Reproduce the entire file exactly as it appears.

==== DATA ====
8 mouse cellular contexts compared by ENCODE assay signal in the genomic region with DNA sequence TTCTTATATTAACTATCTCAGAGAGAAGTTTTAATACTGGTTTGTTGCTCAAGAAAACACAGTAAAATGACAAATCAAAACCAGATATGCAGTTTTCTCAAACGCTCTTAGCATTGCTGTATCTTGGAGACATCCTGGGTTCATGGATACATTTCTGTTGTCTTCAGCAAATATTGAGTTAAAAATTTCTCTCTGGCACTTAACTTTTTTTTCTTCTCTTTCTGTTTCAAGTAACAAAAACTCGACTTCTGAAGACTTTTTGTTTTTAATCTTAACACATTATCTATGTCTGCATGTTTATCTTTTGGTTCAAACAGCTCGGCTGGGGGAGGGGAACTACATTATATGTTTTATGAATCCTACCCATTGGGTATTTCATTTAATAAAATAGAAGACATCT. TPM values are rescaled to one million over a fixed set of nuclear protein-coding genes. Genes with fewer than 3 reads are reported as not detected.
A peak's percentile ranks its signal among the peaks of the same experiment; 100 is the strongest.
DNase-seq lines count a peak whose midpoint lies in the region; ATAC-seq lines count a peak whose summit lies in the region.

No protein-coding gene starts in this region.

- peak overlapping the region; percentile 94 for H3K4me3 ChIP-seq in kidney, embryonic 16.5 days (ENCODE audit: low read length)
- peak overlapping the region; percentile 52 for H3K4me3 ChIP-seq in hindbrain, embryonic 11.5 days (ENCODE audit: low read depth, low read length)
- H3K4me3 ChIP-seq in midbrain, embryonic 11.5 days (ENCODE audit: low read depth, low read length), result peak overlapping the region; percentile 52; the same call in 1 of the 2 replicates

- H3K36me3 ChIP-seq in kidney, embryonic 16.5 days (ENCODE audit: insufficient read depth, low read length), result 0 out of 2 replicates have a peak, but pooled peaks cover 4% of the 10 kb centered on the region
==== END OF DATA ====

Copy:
8 mouse cellular contexts compared by ENCODE assay signal in the genomic region with DNA sequence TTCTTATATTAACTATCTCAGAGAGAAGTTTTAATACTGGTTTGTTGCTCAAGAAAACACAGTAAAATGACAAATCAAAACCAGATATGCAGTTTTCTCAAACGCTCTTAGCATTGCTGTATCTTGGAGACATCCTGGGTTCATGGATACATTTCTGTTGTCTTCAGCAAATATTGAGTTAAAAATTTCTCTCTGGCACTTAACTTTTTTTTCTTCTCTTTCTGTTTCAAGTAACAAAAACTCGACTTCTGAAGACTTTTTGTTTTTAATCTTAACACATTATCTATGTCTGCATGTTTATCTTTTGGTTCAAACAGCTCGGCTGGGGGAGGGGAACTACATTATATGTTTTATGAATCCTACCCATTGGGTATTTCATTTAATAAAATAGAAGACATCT. TPM values are rescaled to one million over a fixed set of nuclear protein-coding genes. Genes with fewer than 3 reads are reported as not detected.
A peak's percentile ranks its signal among the peaks of the same experiment; 100 is the strongest.
DNase-seq lines count a peak whose midpoint lies in the region; ATAC-seq lines count a peak whose summit lies in the region.

No protein-coding gene starts in this region.

- peak overlapping the region; percentile 94 for H3K4me3 ChIP-seq in kidney, embryonic 16.5 days (ENCODE audit: low read length)
- peak overlapping the region; percentile 52 for H3K4me3 ChIP-seq in hindbrain, embryonic 11.5 days (ENCODE audit: low read depth, low read length)
- H3K4me3 ChIP-seq in midbrain, embryonic 11.5 days (ENCODE audit: low read depth, low read length), result peak overlapping the region; percentile 52; the same call in 1 of the 2 replicates

- H3K36me3 ChIP-seq in kidney, embryonic 16.5 days (ENCODE audit: insufficient read depth, low read length), result 0 out of 2 replicates have a peak, but pooled peaks cover 4% of the 10 kb centered on the region